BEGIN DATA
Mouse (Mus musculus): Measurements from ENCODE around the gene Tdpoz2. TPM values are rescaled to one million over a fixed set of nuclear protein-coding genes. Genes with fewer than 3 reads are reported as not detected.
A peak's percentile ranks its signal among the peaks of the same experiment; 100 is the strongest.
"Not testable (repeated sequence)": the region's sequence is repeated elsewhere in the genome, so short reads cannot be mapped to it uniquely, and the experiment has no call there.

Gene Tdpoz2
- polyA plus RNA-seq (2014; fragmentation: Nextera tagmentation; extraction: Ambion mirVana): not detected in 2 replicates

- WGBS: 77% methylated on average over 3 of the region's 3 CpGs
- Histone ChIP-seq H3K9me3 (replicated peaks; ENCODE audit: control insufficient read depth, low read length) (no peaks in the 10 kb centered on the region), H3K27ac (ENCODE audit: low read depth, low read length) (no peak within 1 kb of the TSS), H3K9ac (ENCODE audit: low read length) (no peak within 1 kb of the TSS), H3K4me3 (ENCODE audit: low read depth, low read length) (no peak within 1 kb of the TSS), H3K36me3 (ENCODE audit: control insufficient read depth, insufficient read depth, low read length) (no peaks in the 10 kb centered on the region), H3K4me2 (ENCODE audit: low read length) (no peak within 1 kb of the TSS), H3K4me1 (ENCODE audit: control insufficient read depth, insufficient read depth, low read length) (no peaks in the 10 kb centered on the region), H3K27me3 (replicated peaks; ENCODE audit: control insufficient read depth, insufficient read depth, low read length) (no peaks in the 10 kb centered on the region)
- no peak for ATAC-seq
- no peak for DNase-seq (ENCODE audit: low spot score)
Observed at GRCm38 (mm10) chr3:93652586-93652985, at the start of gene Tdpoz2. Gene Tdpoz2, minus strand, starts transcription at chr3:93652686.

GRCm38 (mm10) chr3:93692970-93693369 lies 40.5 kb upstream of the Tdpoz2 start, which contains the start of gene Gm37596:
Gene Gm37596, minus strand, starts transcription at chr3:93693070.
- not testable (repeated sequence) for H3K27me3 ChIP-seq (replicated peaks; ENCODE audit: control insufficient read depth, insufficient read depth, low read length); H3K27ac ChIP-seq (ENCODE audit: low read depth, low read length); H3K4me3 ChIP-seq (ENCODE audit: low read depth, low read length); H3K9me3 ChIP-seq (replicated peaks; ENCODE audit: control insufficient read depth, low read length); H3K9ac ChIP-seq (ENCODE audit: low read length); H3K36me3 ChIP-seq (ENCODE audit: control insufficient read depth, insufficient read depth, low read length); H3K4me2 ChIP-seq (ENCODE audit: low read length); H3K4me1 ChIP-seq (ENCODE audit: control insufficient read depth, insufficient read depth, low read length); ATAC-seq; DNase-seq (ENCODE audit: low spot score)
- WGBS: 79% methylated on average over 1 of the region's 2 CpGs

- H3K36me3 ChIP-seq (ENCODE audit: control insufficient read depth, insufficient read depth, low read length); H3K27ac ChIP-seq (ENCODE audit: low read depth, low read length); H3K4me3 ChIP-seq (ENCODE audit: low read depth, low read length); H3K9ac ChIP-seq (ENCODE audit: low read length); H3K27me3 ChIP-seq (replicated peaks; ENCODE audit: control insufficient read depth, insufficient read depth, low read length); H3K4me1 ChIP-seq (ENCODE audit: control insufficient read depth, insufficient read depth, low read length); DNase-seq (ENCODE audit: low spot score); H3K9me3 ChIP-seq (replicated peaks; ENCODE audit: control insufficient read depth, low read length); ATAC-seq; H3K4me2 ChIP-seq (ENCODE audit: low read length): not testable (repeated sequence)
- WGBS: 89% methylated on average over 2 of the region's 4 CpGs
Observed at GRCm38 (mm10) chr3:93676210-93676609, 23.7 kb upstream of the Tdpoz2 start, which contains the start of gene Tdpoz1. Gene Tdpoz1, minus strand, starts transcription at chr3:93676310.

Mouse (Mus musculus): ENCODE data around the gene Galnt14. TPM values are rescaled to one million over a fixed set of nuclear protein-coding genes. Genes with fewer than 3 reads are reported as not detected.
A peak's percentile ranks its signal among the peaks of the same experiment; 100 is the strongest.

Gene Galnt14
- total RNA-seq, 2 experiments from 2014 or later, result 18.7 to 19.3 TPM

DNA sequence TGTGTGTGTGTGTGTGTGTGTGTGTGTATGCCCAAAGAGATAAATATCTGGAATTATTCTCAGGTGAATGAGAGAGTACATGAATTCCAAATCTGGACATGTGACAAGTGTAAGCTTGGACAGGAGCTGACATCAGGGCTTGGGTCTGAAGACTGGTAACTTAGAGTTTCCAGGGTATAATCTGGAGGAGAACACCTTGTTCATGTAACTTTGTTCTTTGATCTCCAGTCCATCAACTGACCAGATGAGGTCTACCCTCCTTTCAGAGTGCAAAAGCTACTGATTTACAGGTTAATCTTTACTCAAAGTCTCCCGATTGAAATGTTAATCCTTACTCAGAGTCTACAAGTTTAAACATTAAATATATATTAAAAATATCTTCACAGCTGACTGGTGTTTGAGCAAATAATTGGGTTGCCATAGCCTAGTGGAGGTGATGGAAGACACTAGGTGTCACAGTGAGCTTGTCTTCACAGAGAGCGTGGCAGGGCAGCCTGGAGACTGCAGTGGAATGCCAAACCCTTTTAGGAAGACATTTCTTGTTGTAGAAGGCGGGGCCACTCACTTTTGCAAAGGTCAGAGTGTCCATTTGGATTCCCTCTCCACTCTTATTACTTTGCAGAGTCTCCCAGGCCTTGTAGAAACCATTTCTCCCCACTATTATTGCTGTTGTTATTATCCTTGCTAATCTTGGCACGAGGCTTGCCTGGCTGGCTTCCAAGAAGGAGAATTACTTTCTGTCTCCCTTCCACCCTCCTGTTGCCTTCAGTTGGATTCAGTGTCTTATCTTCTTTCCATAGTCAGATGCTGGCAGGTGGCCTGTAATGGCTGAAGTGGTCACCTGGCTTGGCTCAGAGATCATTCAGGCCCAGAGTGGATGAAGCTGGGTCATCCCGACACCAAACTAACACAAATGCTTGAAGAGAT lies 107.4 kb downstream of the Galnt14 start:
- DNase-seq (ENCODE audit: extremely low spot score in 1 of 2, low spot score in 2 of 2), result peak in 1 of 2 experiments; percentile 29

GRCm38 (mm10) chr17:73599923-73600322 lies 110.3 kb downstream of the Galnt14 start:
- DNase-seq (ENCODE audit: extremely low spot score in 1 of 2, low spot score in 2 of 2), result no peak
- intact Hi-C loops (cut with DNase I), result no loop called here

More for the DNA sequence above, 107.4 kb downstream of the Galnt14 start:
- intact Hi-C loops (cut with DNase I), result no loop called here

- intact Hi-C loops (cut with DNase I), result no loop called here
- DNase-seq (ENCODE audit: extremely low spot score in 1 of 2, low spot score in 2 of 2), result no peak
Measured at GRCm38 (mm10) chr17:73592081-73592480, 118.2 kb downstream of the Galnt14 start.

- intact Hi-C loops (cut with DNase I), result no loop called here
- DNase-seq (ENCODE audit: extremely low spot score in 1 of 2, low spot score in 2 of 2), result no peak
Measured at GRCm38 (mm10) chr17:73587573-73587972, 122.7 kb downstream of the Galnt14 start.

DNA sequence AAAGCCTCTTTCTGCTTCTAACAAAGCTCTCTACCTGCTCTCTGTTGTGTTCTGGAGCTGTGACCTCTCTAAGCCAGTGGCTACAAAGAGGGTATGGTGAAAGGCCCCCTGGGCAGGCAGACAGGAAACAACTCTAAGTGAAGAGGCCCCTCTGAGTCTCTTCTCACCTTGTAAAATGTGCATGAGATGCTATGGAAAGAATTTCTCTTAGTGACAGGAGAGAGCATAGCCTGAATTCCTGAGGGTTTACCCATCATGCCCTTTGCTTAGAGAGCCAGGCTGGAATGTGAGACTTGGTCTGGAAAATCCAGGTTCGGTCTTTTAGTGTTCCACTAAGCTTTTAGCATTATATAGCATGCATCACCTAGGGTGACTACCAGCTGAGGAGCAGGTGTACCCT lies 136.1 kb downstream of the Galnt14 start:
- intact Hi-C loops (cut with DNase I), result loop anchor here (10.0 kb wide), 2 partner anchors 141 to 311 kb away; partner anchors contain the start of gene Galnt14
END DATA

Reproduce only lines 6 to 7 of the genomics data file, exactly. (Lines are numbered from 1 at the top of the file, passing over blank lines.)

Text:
- WGBS: 77% methylated on average over 3 of the region's 3 CpGs
- Histone ChIP-seq H3K9me3 (replicated peaks; ENCODE audit: control insufficient read depth, low read length) (no peaks in the 10 kb centered on the region), H3K27ac (ENCODE audit: low read depth, low read length) (no peak within 1 kb of the TSS), H3K9ac (ENCODE audit: low read length) (no peak within 1 kb of the TSS), H3K4me3 (ENCODE audit: low read depth, low read length) (no peak within 1 kb of the TSS), H3K36me3 (ENCODE audit: control insufficient read depth, insufficient read depth, low read length) (no peaks in the 10 kb centered on the region), H3K4me2 (ENCODE audit: low read length) (no peak within 1 kb of the TSS), H3K4me1 (ENCODE audit: control insufficient read depth, insufficient read depth, low read length) (no peaks in the 10 kb centered on the region), H3K27me3 (replicated peaks; ENCODE audit: control insufficient read depth, insufficient read depth, low read length) (no peaks in the 10 kb centered on the region)